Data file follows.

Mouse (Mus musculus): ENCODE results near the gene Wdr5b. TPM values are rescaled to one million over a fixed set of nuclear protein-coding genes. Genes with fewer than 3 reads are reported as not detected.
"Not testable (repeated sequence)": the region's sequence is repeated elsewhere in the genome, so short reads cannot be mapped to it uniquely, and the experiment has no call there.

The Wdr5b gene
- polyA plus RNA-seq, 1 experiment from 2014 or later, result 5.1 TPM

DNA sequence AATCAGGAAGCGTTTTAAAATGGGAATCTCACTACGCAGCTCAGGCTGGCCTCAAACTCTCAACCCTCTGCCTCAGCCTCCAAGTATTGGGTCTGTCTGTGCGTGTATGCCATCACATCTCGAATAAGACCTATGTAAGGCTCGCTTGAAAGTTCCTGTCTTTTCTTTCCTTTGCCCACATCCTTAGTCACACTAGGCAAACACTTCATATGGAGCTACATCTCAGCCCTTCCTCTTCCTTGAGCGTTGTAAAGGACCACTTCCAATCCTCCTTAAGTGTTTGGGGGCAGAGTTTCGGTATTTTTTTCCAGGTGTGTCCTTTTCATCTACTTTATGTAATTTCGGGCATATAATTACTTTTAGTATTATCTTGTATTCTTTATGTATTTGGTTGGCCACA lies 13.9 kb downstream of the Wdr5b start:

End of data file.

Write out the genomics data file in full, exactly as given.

Mouse (Mus musculus): ENCODE results near the gene Wdr5b. TPM values are rescaled to one million over a fixed set of nuclear protein-coding genes. Genes with fewer than 3 reads are reported as not detected.
"Not testable (repeated sequence)": the region's sequence is repeated elsewhere in the genome, so short reads cannot be mapped to it uniquely, and the experiment has no call there.

The Wdr5b gene
- polyA plus RNA-seq, 1 experiment from 2014 or later, result 5.1 TPM

DNA sequence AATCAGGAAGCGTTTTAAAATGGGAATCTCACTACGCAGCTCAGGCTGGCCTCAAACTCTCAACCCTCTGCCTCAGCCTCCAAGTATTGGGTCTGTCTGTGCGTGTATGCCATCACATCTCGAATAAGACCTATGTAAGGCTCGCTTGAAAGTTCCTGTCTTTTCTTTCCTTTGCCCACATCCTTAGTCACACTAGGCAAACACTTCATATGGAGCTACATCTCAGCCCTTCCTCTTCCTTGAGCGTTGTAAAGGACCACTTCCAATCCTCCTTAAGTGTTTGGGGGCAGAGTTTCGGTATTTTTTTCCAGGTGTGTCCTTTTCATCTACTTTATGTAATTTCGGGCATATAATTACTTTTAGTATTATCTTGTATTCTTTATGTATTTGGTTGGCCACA lies 13.9 kb downstream of the Wdr5b start: